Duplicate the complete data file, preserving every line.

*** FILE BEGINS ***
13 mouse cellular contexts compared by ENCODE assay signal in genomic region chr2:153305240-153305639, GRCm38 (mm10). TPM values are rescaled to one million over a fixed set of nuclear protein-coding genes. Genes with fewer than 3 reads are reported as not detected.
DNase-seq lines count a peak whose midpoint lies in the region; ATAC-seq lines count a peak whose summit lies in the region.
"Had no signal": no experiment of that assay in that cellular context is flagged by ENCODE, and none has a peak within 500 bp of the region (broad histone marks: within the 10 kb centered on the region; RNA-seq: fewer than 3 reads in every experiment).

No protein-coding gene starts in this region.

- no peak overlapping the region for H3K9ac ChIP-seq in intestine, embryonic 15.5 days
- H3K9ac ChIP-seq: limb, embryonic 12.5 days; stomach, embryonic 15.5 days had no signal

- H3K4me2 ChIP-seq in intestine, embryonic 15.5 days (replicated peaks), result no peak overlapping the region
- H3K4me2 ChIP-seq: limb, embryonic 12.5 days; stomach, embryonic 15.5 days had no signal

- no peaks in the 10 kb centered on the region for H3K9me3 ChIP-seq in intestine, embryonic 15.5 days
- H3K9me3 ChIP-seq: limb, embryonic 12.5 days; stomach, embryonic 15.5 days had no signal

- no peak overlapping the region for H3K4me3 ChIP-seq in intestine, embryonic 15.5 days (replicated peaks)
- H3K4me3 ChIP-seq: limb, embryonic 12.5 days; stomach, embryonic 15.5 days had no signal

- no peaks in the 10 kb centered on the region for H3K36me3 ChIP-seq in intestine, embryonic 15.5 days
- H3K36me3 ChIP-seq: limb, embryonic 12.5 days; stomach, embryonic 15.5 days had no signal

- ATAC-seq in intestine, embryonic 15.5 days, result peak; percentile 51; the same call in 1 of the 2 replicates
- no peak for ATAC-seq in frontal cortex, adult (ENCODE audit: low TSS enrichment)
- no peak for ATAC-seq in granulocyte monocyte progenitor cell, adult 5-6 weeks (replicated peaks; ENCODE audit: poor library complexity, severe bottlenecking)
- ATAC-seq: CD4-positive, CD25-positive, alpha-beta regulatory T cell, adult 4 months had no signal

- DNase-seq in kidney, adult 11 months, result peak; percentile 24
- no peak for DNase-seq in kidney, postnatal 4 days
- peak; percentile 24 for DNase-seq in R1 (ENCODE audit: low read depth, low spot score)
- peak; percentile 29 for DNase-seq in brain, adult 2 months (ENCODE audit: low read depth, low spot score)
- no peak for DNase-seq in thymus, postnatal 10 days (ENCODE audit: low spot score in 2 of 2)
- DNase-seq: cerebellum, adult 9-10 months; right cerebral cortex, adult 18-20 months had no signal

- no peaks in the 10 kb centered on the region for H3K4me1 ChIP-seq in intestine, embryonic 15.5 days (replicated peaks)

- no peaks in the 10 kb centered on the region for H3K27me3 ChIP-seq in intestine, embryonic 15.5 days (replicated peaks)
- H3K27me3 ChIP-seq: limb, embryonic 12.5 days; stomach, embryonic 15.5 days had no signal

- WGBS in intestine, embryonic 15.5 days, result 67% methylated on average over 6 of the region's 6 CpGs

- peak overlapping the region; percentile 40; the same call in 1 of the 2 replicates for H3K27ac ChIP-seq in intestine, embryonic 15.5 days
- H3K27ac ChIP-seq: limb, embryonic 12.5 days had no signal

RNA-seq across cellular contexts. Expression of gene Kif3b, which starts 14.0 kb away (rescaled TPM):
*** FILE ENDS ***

13 mouse cellular contexts compared by ENCODE assay signal in genomic region chr2:153305240-153305639, GRCm38 (mm10). TPM values are rescaled to one million over a fixed set of nuclear protein-coding genes. Genes with fewer than 3 reads are reported as not detected.
DNase-seq lines count a peak whose midpoint lies in the region; ATAC-seq lines count a peak whose summit lies in the region.
"Had no signal": no experiment of that assay in that cellular context is flagged by ENCODE, and none has a peak within 500 bp of the region (broad histone marks: within the 10 kb centered on the region; RNA-seq: fewer than 3 reads in every experiment).

No protein-coding gene starts in this region.

- no peak overlapping the region for H3K9ac ChIP-seq in intestine, embryonic 15.5 days
- H3K9ac ChIP-seq: limb, embryonic 12.5 days; stomach, embryonic 15.5 days had no signal

- H3K4me2 ChIP-seq in intestine, embryonic 15.5 days (replicated peaks), result no peak overlapping the region
- H3K4me2 ChIP-seq: limb, embryonic 12.5 days; stomach, embryonic 15.5 days had no signal

- no peaks in the 10 kb centered on the region for H3K9me3 ChIP-seq in intestine, embryonic 15.5 days
- H3K9me3 ChIP-seq: limb, embryonic 12.5 days; stomach, embryonic 15.5 days had no signal

- no peak overlapping the region for H3K4me3 ChIP-seq in intestine, embryonic 15.5 days (replicated peaks)
- H3K4me3 ChIP-seq: limb, embryonic 12.5 days; stomach, embryonic 15.5 days had no signal

- no peaks in the 10 kb centered on the region for H3K36me3 ChIP-seq in intestine, embryonic 15.5 days
- H3K36me3 ChIP-seq: limb, embryonic 12.5 days; stomach, embryonic 15.5 days had no signal

- ATAC-seq in intestine, embryonic 15.5 days, result peak; percentile 51; the same call in 1 of the 2 replicates
- no peak for ATAC-seq in frontal cortex, adult (ENCODE audit: low TSS enrichment)
- no peak for ATAC-seq in granulocyte monocyte progenitor cell, adult 5-6 weeks (replicated peaks; ENCODE audit: poor library complexity, severe bottlenecking)
- ATAC-seq: CD4-positive, CD25-positive, alpha-beta regulatory T cell, adult 4 months had no signal

- DNase-seq in kidney, adult 11 months, result peak; percentile 24
- no peak for DNase-seq in kidney, postnatal 4 days
- peak; percentile 24 for DNase-seq in R1 (ENCODE audit: low read depth, low spot score)
- peak; percentile 29 for DNase-seq in brain, adult 2 months (ENCODE audit: low read depth, low spot score)
- no peak for DNase-seq in thymus, postnatal 10 days (ENCODE audit: low spot score in 2 of 2)
- DNase-seq: cerebellum, adult 9-10 months; right cerebral cortex, adult 18-20 months had no signal

- no peaks in the 10 kb centered on the region for H3K4me1 ChIP-seq in intestine, embryonic 15.5 days (replicated peaks)

- no peaks in the 10 kb centered on the region for H3K27me3 ChIP-seq in intestine, embryonic 15.5 days (replicated peaks)
- H3K27me3 ChIP-seq: limb, embryonic 12.5 days; stomach, embryonic 15.5 days had no signal

- WGBS in intestine, embryonic 15.5 days, result 67% methylated on average over 6 of the region's 6 CpGs

- peak overlapping the region; percentile 40; the same call in 1 of the 2 replicates for H3K27ac ChIP-seq in intestine, embryonic 15.5 days
- H3K27ac ChIP-seq: limb, embryonic 12.5 days had no signal

RNA-seq across cellular contexts. Expression of gene Kif3b, which starts 14.0 kb away (rescaled TPM):